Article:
This may be a United Kingdom phenomena but it’s a growing trend that started as a novelty and is now almost the rule that all new video games follow.
Before I explain myself, let’s step back in time, not too far but just enough to set the scene. How far you say? 1 year? Not enough. 2 Years? Maybe just too far. OK, it’s not that important to be precise as it’s not an exact science anyway, but somewhere roughly between 12 months and 24 months ago UK gamers will have noticed the start of a worrying trend. I’m going to tag it the ‘£17.99 bargain theory’.
Initially it was a bonus when you found a gem at a bargain price, a retailer who took a chance with a loss leader by heavily reducing a recently released game in the hope that you bought a few more things when you logged on to buy their bargain of the month. Usually it was one of the exclusively online retailers with no high street overheads to cover that took this chance. Then rivals cottoned on to the popularity of this opportunity for bargain hunters and the “£17.99 bargain” started to spread like a virus. You could now guarantee that in the monthly online sales you would find a relatively recent release for £17.99 but inventory was limited to only a few and you had to be quick off the mark to secure your bargain. At this stage we are still dealing in the region of at least 6 months between release and the £17.99 threshold being breached. Six months is a long time to wait to play a game and most gamers would not have made the choice to wait 6 months in the hope they were lucky enough to grab one of these bargains. It is simply too long a time period and any spoilers would almost be impossible to avoid.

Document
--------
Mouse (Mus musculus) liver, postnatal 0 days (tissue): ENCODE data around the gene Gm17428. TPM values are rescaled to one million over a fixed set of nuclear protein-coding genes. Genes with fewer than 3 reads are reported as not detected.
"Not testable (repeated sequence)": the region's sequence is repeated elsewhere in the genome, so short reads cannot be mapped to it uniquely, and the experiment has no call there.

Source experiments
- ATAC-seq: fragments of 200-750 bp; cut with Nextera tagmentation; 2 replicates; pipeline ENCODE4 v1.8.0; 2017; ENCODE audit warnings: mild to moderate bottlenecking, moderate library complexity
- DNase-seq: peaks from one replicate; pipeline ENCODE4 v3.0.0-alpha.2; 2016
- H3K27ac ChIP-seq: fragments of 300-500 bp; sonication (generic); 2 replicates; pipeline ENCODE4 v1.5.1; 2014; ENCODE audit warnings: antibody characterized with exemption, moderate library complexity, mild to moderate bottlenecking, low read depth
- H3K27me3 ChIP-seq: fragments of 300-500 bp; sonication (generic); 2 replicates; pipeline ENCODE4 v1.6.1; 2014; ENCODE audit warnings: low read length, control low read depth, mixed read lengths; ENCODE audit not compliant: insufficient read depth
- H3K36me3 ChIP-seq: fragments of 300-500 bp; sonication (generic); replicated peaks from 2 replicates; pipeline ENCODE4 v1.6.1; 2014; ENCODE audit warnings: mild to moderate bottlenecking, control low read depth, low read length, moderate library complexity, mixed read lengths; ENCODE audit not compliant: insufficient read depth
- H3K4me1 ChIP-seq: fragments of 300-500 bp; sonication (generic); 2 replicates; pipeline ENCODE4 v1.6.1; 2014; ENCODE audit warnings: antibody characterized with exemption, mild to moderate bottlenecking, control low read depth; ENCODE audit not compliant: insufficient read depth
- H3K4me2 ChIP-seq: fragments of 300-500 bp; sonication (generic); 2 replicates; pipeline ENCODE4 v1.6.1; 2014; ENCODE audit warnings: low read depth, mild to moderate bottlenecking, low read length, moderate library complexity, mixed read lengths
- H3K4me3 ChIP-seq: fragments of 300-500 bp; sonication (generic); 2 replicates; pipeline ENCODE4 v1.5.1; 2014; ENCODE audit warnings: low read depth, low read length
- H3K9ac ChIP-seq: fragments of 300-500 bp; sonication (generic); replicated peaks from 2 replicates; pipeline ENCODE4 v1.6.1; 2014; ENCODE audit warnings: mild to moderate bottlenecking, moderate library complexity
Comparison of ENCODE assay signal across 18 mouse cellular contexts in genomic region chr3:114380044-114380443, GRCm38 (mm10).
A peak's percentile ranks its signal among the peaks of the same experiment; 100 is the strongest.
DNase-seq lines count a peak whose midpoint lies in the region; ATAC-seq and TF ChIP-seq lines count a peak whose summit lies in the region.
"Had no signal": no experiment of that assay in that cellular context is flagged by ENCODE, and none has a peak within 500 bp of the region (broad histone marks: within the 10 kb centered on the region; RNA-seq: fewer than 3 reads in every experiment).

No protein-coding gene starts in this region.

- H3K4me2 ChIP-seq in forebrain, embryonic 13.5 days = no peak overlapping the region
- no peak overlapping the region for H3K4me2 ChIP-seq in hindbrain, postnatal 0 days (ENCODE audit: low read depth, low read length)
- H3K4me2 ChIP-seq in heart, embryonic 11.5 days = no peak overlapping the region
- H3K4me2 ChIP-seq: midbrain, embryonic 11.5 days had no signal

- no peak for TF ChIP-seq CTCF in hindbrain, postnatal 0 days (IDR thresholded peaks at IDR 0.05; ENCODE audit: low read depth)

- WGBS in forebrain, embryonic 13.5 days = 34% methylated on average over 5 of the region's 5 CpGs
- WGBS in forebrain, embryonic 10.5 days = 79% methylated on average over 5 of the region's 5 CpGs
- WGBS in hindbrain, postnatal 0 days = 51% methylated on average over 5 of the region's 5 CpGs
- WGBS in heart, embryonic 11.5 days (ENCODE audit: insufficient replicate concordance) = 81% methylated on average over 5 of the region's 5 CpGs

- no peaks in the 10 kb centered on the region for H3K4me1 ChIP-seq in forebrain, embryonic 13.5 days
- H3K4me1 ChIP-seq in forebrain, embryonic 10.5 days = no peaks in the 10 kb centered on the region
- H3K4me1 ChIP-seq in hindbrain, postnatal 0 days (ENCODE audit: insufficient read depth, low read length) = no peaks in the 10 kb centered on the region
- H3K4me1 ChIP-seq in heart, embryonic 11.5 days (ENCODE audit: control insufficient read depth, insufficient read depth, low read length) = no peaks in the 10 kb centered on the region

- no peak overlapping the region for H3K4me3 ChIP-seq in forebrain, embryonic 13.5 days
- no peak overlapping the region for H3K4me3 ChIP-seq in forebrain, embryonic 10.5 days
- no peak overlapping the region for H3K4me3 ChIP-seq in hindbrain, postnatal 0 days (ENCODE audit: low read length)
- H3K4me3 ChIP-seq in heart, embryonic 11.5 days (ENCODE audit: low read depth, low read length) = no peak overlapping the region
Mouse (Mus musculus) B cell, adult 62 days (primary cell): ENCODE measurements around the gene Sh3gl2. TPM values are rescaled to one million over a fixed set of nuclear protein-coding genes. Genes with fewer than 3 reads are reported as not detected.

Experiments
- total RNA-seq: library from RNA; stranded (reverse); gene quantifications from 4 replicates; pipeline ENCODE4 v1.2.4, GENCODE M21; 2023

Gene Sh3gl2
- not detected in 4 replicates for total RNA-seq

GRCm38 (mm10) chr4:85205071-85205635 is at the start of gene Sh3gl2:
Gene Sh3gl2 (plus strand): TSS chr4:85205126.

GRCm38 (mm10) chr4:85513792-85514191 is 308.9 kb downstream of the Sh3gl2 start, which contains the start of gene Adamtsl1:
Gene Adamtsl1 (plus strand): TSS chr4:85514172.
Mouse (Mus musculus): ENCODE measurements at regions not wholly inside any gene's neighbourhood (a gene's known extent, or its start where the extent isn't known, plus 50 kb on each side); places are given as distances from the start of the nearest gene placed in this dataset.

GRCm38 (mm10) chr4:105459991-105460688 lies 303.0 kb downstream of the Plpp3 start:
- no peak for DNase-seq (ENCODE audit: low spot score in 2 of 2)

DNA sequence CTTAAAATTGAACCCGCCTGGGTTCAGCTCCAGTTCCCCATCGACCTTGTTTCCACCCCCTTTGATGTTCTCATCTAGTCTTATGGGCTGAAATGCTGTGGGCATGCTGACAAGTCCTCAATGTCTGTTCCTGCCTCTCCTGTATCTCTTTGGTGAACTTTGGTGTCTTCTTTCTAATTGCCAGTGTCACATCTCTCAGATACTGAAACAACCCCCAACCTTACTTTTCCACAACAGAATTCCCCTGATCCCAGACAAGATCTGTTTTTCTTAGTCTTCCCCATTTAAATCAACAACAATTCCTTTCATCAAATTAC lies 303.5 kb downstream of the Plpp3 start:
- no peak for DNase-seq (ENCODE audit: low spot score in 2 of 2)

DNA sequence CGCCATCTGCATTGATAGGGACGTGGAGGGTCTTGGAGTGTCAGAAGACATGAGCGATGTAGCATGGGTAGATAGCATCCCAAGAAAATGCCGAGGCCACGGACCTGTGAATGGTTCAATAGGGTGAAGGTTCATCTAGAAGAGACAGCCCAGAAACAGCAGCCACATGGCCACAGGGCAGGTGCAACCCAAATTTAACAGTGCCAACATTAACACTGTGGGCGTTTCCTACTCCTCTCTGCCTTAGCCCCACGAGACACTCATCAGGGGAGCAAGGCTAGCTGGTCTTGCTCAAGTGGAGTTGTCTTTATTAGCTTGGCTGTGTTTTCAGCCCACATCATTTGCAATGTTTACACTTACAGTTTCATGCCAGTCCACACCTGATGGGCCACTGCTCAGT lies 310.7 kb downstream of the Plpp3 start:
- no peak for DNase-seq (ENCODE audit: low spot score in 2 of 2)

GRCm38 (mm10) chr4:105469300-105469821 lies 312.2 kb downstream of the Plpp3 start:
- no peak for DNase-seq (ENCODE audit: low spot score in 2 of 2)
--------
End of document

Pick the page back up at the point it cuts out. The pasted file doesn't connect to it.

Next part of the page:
Now we get a bit closer to the present day and the reason behind this article. Those monthly sales are now weekly, ‘Monday Madness’, ‘Wacky Wednesday’ sales and you are now guaranteed at least one £17.99 headline bargain per platform and the inventory levels for the game is usually enough to last until the end of the sale. Every major retailer is at this so if you are patient you can almost guarantee that the major release you have been patiently waiting for will be £17.99 in one of them and if it’s not then you only have a week to wait until it starts all over again.
Sure I can hear you say that everything reduces in price over time and as long as you don’t want cutting edge technology of the latest version of a AAA game then anyone can end up paying far less than someone who bought it on Day 1. But, herein lies the issue and one that could ultimately hurt the gaming industry as more and more game buyers take the decision to wait and save a few pennies. The time period between release and a game hitting the magical £17.99 price is now 4 weeks! Take these as examples of big releases that in the past week have been on sale for less than £18. Alan Wake (Metacritic 83/100), Split Second (Metacritic 82/100), Blur (Metacritic 82/100), Prince of Persia: The Forgotten Sands (Metacritic 75/100). Not second hand but brand new versions. Four weeks is not a long time at all to wait to know that you can save at least 50% on a new release and with the volume of great titles released this year, you have loads to choose from to play while you wait.
More and more on forums I see a reply from someone stating that they are waiting until a game is £17.99 and the time they need to wait is now much much shorter. It’s fantastic for gamers as we can load up on games for bargainlicious prices but at what cost in the long run?
(As you were reading this, you may find that you are able to relate to this even if you live outside the UK and we’d love to hear your feelings and thoughts on the comments below).